'Promising' CAC plan not working
AFTER attending a recent two-day training workshop for the Continuous Assessment Component of the SEA on Citizenship and Character Education, a line from George Orwell's Animal Farm came to mind… and I paraphrase… "all are equal, but some are more equal than others…"
The public should be made aware that, notwithstanding the PR hype by the Ministry of Education on at the success thus far of the programme, not all schools are on a level playing field. Many schools are yet to receive the infrastructural support and resources that were assured for September 2012.
The "portfolios" for creative writing were received for standard four in some schools as late as January 7, 2013, and some schools are yet to receive full supplies… even the quality of these "portfolios" varies. Initial supplies were fairly high standard covered notebooks, but as supplies quickly ran out, the Ministry resorted to sending ordinary, over-the-counter notebooks from the bookstores.
Simple investigative efforts by reporters would reveal that little to no music, agricultural science and physical education supplies are in schools. Toilet paper is running out in some primary schools as the Ministry shunts finances for schools supplies into funding for CAC supplies.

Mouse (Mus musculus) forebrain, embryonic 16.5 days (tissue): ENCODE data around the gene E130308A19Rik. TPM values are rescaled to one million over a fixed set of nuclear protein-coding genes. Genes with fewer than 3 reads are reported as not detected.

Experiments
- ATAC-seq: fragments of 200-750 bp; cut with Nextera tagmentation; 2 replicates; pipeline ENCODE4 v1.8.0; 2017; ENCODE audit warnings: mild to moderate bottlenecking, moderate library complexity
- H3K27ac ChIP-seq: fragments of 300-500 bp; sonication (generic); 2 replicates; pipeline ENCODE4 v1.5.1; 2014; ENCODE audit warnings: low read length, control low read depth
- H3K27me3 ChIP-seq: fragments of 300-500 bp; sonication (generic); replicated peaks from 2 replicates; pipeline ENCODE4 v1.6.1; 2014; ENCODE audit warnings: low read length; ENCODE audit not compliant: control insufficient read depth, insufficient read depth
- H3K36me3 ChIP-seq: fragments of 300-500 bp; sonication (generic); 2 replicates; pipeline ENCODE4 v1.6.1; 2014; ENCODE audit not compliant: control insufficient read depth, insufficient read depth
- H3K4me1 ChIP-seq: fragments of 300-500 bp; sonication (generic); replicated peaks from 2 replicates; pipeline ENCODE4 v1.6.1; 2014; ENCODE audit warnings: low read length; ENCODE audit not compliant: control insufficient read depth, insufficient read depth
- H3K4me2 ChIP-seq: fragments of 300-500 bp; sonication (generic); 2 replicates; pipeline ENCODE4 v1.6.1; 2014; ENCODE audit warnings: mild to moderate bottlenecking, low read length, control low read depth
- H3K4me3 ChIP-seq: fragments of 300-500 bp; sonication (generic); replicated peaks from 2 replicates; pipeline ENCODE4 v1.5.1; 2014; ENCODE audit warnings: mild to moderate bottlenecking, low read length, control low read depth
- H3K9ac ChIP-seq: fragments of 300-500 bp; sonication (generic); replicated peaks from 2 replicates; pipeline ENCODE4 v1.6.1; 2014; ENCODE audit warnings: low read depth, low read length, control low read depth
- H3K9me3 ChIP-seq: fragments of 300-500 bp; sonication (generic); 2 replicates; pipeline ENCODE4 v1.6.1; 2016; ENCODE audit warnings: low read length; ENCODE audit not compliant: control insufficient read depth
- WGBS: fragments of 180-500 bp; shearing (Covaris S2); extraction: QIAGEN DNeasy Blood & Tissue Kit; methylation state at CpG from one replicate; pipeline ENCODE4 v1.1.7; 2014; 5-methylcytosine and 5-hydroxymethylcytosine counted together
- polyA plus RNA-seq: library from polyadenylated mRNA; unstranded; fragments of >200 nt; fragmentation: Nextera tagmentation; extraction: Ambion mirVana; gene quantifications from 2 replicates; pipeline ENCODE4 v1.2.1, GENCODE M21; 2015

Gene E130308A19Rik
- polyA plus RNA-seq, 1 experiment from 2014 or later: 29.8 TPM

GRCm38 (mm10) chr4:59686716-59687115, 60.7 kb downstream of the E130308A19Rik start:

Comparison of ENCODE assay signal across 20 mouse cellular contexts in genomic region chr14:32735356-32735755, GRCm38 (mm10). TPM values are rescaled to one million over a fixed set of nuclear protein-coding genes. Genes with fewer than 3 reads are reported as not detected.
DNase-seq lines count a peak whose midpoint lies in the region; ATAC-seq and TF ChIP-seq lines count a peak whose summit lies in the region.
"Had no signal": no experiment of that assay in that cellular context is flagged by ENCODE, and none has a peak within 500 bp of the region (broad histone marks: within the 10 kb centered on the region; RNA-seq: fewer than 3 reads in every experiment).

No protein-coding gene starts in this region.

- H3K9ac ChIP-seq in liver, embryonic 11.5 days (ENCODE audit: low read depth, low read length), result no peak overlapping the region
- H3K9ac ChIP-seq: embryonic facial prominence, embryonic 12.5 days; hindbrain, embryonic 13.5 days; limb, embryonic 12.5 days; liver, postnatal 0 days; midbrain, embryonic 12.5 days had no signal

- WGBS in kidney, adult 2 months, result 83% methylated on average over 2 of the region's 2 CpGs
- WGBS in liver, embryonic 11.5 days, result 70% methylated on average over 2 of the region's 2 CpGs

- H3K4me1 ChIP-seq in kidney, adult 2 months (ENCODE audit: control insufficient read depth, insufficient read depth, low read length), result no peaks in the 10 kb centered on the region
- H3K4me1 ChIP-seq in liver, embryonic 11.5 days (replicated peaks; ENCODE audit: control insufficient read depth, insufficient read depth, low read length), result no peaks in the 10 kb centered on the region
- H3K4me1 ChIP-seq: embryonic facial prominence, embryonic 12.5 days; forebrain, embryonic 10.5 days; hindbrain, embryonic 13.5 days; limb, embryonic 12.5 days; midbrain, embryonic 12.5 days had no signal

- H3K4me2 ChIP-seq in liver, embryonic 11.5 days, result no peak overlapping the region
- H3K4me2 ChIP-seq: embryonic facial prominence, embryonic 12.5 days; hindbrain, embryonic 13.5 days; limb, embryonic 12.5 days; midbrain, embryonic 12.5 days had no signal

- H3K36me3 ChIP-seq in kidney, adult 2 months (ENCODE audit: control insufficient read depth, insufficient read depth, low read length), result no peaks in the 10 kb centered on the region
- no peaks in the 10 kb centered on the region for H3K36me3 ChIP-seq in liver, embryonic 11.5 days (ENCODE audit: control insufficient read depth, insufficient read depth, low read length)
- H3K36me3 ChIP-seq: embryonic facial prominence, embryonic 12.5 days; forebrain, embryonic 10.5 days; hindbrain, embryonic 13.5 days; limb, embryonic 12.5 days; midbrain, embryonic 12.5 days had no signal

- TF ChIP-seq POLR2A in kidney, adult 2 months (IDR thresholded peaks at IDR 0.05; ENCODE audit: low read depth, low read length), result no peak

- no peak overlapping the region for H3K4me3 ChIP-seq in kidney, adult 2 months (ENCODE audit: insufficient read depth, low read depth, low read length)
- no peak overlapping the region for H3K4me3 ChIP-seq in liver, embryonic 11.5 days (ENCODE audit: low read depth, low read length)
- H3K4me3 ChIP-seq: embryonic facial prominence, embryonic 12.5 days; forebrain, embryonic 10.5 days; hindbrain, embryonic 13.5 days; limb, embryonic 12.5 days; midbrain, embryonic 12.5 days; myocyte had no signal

Another adage comes to mind… "if something is worth doing, it is worth doing well"… The insistence on rushing the implementation of the Continuous Assessment Component, despite the repeated warnings of the Trinidad and Tobago Unified Teachers' Association and the concerns voiced by the many teachers in the primary schools, will only serve to introduce hurriedly developed, under-resourced components to the curriculum.
This will impact severely, negatively and irreparably on the very primary school pupils that the Government and the National Parent Teachers Association claim to so care about.
The fact that even resource materials for teachers at the training workshop were in short supply is glaring evidence of the unpreparedness on the part of the Ministry, their lack of proper planning and their inability to efficiently and effectively conduct their programmes. The facilitators at these training workshops are unable to answer the many questions raised or address the myriad concerns articulated by teachers. The Ministry appears to be making things up as they go along.
The moderators insist that "the programme can work", and they continue to adjure teachers to "give it time".. "keep an open mind"… "all the assistance required will be provided"… it appeared that they were also trying to convince themselves of the validity and workability of the programme. Schools have been promised timetables, storage areas, equipment and the requisite syllabi for each subject area.
Teachers have been assured that the superficial training in content and assessment provided at these workshops is sufficient. They are promised that their valid concerns will be taken to the relevant authorities and addressed… and this brings to mind a third quote … "a promise is a comfort to a fool"…
Afterthought… see also Chinua Achebe's book titled Things Fall Apart.